Friday, July 27, 2012

CHI Event Spotlight: CHI Tackles Diabetes in U.S. Capitol

On July 24, CHI partnered with the Congressional Diabetes Caucus to bring together a panel of experts to discuss the key issues surrounding the diabetes epidemic. With diabetes affecting 25.8 million people, and ethnic minorities sharing a disproportionate burden, it is important now more than ever that we fund research and education efforts to understand and combat this disease for which there is no cure. During the event, Rep. Xavier Becerra (D-Los Angeles) acknowledged the prevalence of diabetes in his home district and reiterated the importance of combating the disease. In Los Angeles alone, the consequences of the diabetes pandemic are especially evident, where diabetes has been the 6th leading cause of death since 1997. Diabetes costs Los Angeles County an estimated $6.4 billion a year, according to the Los Angeles County Department of Public Health.

Panelists at the briefing included physicians, researchers, innovators and patient advocates. Speakers highlighted differences between diabetes types 1 and 2 and their variations in diagnosis, prevention and known causes. Type 1 diabetes, previously known as juvenile diabetes, is an autoimmune disease in which the body does not produce the hormone insulin. There is no known way to prevent type 1 diabetes. Type 2 diabetes, previously known as adult-onset diabetes, is a metabolic disease in which the body does not make enough insulin or use it effectively. Type 2 diabetes can be prevented or delayed by maintaining a healthy weight and exercising regularly.

Dr. Richard Bergman of Cedars Sinai noted that there are two categories of treatment: medical and behavioral. Type 2 diabetes is much less understood and, therefore, treatments are less developed. Researchers have discovered, however, that along with obesity, environmental factors including toxin exposure increase the risk of developing type 2 diabetes. Bergman also stressed the importance of NIH funding for diabetes research. Specifically, he noted the lack of incentives for intelligent, young researchers to enter the field where funding lags.

Panelists from the City of Hope and Medtronic spoke about their joint effort to create an automated insulin pump that assesses a patient’s blood-sugar levels systematically and releases or stops insulin injections accordingly. Essentially, this device would function as an artificial pancreas. For patients, this could dramatically improve the lives of those with type 1 diabetes by reducing their reliance on finger pricks and self-administered insulin injections.

Dr. Francine R. Kaufman, chief medical officer of Medtronic Diabetes, and author of "Diabesity: The Obesity-Diabetes Epidemic That Threatens America And What We Must Do to Stop It," presented Medtronic’s project, The Environmental Determinants of Diabetes in the Young, or TEDDY. The project aims to identify the triggers that cause children to get type 1 diabetes and to establish a central repository of data and biological samples. Highlights of Medtronic’s TEDDY diabetes program include:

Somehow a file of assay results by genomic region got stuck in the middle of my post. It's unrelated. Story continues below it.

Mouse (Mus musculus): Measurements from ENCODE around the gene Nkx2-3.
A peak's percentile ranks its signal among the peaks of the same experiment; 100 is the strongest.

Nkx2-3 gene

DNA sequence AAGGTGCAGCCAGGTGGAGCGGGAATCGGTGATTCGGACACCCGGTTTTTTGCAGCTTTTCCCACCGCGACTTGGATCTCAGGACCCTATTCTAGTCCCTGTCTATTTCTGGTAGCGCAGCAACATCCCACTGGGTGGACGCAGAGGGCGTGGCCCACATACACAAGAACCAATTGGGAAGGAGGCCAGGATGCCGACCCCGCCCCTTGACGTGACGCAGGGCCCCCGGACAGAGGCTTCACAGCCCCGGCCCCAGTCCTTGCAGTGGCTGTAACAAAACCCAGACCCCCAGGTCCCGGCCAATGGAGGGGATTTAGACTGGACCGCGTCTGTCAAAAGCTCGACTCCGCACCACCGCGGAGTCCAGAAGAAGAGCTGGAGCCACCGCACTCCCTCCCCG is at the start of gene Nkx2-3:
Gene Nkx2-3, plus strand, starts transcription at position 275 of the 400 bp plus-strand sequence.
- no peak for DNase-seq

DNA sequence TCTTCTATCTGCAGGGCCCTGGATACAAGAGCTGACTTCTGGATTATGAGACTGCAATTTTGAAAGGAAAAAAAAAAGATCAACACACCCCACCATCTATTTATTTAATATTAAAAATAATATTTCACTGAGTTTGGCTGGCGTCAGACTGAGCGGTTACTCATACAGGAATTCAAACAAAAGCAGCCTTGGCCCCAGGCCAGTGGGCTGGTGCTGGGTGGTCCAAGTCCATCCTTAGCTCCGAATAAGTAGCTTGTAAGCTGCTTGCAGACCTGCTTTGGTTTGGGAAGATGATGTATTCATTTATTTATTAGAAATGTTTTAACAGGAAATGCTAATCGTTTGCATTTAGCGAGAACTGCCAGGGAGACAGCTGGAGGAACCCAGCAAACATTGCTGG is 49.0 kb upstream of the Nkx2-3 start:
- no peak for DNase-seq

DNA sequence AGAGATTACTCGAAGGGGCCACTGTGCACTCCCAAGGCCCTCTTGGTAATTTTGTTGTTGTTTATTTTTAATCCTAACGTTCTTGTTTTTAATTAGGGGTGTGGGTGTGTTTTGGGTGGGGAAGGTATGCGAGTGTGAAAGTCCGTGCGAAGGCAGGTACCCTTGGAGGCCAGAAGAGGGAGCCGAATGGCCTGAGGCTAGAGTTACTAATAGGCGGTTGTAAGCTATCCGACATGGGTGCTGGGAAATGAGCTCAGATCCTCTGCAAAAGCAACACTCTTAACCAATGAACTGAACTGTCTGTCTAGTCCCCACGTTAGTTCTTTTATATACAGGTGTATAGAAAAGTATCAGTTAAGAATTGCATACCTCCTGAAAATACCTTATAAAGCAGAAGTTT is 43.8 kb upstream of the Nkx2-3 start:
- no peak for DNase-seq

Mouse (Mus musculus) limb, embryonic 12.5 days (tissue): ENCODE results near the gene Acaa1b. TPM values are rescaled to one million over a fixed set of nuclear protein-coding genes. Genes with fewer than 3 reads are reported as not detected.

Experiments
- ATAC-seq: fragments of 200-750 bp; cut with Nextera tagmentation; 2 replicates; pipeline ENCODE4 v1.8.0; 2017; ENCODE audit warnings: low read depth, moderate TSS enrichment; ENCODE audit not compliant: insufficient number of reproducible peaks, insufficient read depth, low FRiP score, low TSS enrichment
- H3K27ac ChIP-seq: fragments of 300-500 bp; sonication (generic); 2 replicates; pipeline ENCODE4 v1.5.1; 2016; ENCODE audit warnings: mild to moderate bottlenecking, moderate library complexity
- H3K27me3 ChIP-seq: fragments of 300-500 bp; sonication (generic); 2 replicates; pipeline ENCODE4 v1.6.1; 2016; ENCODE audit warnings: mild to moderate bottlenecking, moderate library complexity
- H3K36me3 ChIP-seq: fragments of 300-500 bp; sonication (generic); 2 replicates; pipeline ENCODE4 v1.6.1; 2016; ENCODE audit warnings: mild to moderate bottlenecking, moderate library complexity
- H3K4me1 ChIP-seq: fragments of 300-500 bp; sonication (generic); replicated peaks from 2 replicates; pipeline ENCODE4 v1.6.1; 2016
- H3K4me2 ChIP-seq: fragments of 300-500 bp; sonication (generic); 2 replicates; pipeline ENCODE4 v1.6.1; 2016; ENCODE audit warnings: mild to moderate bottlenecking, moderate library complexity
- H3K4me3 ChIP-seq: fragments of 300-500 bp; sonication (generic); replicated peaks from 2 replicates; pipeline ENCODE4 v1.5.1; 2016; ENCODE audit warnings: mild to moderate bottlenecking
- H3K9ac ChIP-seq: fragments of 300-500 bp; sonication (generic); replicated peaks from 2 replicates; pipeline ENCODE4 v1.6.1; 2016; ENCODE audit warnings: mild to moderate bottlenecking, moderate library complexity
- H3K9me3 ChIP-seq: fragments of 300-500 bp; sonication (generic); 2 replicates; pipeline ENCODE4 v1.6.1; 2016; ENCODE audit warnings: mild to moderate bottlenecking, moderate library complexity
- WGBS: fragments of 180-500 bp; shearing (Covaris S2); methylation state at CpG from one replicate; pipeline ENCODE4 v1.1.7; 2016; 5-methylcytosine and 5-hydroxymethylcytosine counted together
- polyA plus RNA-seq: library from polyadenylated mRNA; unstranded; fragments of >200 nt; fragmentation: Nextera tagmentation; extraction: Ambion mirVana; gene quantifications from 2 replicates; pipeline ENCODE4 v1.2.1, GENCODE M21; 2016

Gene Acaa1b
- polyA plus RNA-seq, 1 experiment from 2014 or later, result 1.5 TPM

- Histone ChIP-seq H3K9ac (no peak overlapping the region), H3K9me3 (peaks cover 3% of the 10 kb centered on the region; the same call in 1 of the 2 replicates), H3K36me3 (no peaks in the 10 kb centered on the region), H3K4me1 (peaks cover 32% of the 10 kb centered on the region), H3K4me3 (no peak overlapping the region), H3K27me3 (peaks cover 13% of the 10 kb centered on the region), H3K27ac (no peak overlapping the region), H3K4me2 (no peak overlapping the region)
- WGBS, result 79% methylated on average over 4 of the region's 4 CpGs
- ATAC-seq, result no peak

• Discovery of new genes, potential targets for prevention and treatment
  • Reprogramming adult pancreas cells to insulin-producing beta cells in mice
  • Standardizing improved patient care for both type 1 and 2 diabetes
  • Developing new glucose monitoring tools
  • Developing and testing of novel drugs for treating diabetes complications 
  •  Islet transplantation advances
  • Promising therapies targeting immune cells to prevent and reverse type 1 diabetes
  • Testing of novel type 1 diabetes prevention strategies
Michelle Mundt, a Juvenile Diabetes Research Foundation volunteer who has family members with type 1 diabetes, illustrated her daily life and the effects of diabetes. About 700,000 Americans suffer from type 1 diabetes, the most common chronic metabolic disorder to affect children. Mundt shared dramatic lifestyle changes post-diagnosis including the daily vigilance required to manage the disease. She and her husband have taught their children to check their insulin levels, count carbohydrates and account for exercise and sleep. Preparation, she said, is key to daily activities. She said her family always has juice boxes and snacks on hand in case blood-sugar levels drop too low.

CHI extends a warm thank you to the panelists for their participation as well as congressional staffers, and individuals from organizations like FasterCures, the American Diabetes Association, JDRF, the National Council on Aging, the American Podiatric Medical Association, and the California Hospital Association for attending.

For more information on what CHI member companies and other organizations are doing in the diabetes arena, click here.

CHI-Advancing California biomedical research and innovation

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Tuesday, July 10, 2012

Speaker Spotlight: Dana Goldman, Ph.D., Director of the USC Leonard D. Schaeffer Center for Health Policy and Economics, UCLA Adjunct Professor